Yes, Virginia, this really is a 55nm NVIDIA GPU

Subject: Graphics Cards | June 19, 2008 - 10:26 AM |
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We've been getting some feedback from readers about our GeForce 9800 GTX+ news and revelation that it is indeed a 55nm part - not simply an overclocked version of G92.  Here are some various forms of proof:



NVIDIA GeForce 9800 GTX+ card unmasked


NVIDIA GeForce 9800 GTX+ GPU @ 55nm



NVIDIA GeForce 9800 GTX GPU @ 65nm



NVIDIA GeForce 9800 GTX+ (top) versus NVIDIA GeForce 9800 GTX (bottom)



A little photoshop action putting them side by side; 55nm on the left, 65nm on the right

By my crude measurements, the 55nm die is 15.2mm high, or 231 mm^2 in comparison to the 65nm G92's die area of 324mm^2 - a savings of approximately 40%. 

So that seems pretty complete for a pictorial guideline, right?  The real question you might be asking is why would NVIDIA NOT want to push the point home about the 9800 GTX+ being a 55nm part?  Obviously there are some advantages to it: lower power, less heat, faster clocks (obviously). 

My guess is that the marketing team at Big Green didn't want to one-up the recently released GT200 parts - some people might assume that singe it was built on the 65nm process while the new 9800 GTX+ is on the 55nm, that the GT200 would be inferior in some way.  As we saw in our performance review of the GeForce GTX 280/260 cards, that's obviously not the case but I can see how some readers might make that conclusion.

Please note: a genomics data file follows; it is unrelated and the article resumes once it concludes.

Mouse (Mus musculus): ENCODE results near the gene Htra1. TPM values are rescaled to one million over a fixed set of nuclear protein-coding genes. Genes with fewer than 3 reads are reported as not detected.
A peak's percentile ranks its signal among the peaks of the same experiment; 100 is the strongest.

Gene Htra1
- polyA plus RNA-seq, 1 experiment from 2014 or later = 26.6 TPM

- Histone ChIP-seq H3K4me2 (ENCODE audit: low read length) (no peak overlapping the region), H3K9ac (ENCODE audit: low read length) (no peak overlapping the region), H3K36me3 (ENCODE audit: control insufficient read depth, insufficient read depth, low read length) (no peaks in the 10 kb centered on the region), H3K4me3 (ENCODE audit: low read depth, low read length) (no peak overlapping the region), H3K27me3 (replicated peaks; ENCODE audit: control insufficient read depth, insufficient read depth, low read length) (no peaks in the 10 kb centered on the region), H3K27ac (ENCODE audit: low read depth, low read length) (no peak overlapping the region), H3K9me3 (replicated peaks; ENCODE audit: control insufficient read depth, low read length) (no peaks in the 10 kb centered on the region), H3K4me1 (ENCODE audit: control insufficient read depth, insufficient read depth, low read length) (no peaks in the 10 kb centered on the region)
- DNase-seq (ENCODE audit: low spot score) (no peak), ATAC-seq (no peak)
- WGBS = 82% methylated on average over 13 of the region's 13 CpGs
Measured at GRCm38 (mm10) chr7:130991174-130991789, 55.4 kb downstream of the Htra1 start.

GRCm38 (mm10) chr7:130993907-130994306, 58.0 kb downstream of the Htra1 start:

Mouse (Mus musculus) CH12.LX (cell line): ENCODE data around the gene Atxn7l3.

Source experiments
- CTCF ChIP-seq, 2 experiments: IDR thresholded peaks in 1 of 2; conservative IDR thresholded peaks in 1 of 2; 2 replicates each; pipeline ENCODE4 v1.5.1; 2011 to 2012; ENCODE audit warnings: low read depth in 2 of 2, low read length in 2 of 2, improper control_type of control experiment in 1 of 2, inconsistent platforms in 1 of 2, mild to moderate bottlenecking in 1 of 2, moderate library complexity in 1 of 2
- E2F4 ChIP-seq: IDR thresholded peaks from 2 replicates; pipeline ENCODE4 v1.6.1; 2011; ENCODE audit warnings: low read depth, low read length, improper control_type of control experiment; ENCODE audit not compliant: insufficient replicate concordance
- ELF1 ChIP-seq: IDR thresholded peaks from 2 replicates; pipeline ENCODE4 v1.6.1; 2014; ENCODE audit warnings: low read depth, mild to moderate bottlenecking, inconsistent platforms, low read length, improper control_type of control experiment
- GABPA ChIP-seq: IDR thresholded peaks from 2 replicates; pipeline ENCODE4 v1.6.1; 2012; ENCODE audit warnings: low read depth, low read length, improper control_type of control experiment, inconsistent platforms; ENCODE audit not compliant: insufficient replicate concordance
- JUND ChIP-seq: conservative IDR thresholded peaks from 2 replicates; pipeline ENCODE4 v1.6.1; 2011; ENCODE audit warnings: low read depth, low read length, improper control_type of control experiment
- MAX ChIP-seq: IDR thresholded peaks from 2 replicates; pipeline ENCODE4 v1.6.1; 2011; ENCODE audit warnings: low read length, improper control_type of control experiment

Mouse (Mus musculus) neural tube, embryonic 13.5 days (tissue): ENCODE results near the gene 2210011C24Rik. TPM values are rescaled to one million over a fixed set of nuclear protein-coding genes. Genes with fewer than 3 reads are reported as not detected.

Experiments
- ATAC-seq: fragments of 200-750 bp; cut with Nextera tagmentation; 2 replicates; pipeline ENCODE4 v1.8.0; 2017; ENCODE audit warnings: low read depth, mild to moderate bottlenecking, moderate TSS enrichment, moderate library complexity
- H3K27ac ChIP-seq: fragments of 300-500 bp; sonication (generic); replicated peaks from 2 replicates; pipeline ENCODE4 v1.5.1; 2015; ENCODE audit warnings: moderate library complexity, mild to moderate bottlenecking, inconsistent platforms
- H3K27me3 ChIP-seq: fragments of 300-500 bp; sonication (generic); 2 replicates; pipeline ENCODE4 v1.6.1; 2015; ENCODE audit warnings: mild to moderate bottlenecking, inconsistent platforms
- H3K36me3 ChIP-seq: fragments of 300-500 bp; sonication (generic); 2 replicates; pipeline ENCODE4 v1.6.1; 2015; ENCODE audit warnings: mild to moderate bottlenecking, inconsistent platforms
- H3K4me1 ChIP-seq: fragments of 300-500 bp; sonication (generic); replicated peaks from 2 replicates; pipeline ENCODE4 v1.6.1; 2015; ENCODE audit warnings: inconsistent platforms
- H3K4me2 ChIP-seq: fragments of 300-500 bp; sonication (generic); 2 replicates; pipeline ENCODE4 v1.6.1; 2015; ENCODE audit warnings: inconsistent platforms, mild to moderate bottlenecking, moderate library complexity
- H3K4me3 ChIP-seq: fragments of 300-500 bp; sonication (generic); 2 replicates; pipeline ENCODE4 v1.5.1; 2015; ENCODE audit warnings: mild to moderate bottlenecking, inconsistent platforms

From what I heard while at Computex about this part, NVIDIA wasn't sure about releasing it even as late as a couple weeks ago.  NVIDIA was probably using the 55nm shrink of the G92 core as a "practice run" of sorts for 55nm production and design but then was impressed with the results they got back from the fab.  The, with the help of some pressure from AMD with the HD 4850 and HD 4870 launches next week, NVIDIA decided to pull the trigger on production.

I will be curious to see how the 55nm transition of the GT200 part goes, if NVIDIA will try to make significant modifications in the design before production or simply attempt to ramp it up ASAP to help with costs and yields.

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